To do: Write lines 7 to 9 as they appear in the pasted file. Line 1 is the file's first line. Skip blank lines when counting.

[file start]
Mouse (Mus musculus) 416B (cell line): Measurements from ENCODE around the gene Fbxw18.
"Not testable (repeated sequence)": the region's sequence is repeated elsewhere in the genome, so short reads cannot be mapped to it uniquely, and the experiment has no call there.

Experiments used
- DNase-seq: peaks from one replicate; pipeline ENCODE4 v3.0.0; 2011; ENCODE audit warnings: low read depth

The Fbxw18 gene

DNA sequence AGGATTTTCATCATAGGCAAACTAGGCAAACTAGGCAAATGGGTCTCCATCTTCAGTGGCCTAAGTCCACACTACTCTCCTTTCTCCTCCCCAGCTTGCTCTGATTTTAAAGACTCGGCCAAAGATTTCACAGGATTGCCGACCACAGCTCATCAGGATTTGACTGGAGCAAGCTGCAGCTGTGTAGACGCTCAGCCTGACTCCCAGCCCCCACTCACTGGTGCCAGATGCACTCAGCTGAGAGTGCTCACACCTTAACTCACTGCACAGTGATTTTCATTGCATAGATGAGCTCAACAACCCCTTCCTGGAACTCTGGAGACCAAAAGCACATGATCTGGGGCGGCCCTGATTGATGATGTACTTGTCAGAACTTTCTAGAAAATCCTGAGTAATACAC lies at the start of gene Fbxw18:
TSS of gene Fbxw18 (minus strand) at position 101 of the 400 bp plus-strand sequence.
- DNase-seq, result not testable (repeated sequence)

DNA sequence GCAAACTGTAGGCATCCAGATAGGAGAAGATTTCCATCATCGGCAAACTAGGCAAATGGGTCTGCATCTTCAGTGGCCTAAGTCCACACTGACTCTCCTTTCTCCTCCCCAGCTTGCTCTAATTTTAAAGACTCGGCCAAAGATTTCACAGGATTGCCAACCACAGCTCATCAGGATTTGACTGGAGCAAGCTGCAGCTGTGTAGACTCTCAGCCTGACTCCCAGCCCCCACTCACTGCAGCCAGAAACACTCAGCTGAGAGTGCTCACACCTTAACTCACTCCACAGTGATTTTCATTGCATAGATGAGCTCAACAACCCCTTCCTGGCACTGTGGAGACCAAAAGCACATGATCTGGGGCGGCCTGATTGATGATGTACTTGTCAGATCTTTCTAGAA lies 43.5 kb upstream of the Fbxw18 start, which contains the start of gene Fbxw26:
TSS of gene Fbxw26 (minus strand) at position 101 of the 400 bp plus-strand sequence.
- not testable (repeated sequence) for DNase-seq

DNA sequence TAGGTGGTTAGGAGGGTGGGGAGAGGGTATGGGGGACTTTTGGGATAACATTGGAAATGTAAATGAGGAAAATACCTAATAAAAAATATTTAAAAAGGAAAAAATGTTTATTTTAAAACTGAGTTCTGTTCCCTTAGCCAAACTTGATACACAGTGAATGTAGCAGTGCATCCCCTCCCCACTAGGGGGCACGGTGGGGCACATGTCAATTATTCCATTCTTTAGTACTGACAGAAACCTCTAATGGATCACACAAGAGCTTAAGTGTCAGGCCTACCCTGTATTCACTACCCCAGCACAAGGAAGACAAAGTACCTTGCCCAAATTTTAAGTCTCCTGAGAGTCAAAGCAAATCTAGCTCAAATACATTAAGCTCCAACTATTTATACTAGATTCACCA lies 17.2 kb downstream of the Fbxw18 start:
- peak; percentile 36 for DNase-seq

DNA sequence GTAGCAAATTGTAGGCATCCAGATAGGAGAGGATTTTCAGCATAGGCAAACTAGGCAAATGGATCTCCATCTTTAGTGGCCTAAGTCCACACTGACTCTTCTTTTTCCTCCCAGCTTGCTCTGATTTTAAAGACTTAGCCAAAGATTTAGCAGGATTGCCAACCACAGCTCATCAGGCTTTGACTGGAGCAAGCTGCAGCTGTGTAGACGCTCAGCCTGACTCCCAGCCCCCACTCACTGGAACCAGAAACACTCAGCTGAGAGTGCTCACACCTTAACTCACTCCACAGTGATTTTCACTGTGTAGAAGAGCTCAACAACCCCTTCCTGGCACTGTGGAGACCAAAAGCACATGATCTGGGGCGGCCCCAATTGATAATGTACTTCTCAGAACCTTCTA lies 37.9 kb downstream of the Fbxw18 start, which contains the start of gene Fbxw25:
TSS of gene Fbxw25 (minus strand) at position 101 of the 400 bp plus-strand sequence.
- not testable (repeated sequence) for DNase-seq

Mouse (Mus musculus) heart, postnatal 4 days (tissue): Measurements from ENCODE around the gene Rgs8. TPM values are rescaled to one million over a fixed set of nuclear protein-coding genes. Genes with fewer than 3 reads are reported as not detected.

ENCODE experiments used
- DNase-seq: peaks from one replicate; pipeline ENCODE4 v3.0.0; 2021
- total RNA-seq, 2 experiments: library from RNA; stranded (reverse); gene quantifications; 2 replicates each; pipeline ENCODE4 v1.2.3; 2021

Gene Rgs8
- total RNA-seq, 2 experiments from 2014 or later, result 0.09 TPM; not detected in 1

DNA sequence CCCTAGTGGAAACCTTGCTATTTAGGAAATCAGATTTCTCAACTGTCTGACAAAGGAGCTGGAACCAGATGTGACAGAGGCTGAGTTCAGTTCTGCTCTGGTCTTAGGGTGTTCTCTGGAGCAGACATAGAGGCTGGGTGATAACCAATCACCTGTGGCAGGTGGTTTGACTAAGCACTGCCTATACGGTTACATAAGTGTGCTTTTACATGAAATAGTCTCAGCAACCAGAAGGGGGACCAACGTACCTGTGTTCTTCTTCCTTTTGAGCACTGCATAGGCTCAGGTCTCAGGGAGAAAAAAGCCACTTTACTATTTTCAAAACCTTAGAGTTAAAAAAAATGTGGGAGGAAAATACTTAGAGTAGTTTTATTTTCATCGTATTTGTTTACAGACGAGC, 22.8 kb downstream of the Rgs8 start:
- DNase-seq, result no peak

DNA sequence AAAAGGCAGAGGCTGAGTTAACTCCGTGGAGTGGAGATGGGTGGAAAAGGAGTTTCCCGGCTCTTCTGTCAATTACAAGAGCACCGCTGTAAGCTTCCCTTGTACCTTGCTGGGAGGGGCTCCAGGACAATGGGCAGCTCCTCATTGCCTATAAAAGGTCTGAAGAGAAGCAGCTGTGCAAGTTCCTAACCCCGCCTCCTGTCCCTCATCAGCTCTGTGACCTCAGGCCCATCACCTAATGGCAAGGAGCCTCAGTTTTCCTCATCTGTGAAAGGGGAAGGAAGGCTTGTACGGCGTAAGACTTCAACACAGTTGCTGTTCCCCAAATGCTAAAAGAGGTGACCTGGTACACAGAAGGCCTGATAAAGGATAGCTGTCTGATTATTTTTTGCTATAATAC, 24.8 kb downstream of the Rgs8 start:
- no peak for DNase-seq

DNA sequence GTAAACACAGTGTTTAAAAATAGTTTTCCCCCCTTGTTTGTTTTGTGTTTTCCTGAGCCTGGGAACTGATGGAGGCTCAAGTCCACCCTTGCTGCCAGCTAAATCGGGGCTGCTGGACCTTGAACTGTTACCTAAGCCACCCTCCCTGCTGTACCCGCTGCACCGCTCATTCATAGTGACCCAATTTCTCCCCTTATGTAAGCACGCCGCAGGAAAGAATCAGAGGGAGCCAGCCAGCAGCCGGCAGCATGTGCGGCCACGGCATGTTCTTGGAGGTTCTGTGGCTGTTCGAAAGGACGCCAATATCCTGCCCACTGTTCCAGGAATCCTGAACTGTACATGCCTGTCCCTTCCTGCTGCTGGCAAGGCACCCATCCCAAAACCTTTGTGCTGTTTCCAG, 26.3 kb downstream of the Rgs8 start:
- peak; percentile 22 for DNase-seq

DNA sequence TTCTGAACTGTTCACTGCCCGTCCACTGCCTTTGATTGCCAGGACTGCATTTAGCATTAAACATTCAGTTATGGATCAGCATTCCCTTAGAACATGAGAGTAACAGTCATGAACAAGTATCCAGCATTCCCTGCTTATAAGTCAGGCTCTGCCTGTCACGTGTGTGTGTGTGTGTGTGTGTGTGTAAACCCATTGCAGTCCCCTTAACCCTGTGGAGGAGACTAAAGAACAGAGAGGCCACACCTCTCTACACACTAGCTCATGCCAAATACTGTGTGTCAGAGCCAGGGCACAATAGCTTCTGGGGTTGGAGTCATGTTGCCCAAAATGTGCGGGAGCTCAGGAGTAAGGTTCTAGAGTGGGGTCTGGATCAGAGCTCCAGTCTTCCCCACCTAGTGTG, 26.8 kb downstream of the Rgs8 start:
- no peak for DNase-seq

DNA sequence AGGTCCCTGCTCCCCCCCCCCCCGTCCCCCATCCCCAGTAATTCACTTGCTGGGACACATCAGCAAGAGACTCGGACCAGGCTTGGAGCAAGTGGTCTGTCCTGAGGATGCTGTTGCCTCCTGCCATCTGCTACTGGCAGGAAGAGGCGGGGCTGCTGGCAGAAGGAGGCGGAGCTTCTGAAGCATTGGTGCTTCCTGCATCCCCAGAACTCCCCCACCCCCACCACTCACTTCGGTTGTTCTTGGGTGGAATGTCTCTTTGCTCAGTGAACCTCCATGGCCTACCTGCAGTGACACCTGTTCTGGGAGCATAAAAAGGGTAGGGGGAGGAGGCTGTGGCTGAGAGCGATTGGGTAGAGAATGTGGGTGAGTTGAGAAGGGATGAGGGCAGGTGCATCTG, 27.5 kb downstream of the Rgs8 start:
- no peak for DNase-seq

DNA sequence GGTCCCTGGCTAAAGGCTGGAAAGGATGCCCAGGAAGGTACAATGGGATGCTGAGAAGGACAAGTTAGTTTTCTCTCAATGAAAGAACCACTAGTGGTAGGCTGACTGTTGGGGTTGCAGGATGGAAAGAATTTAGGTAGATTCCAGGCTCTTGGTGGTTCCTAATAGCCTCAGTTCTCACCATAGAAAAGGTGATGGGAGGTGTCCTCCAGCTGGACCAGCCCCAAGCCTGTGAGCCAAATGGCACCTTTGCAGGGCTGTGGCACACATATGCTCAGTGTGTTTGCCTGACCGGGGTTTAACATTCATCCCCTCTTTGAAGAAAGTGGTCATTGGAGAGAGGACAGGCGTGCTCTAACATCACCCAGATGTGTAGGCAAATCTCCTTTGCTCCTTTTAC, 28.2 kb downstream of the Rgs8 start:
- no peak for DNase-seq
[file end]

TSS of gene Fbxw18 (minus strand) at position 101 of the 400 bp plus-strand sequence.
- DNase-seq, result not testable (repeated sequence)

DNA sequence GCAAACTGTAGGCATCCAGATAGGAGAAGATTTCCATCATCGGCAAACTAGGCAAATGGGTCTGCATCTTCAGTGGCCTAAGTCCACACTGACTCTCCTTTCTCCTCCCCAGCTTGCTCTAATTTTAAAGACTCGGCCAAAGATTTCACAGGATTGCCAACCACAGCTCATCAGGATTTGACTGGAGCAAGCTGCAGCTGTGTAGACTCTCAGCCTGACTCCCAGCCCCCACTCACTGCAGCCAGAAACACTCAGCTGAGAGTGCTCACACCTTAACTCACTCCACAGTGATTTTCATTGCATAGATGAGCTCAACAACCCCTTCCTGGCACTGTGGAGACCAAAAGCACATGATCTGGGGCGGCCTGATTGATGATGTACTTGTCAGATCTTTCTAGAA lies 43.5 kb upstream of the Fbxw18 start, which contains the start of gene Fbxw26: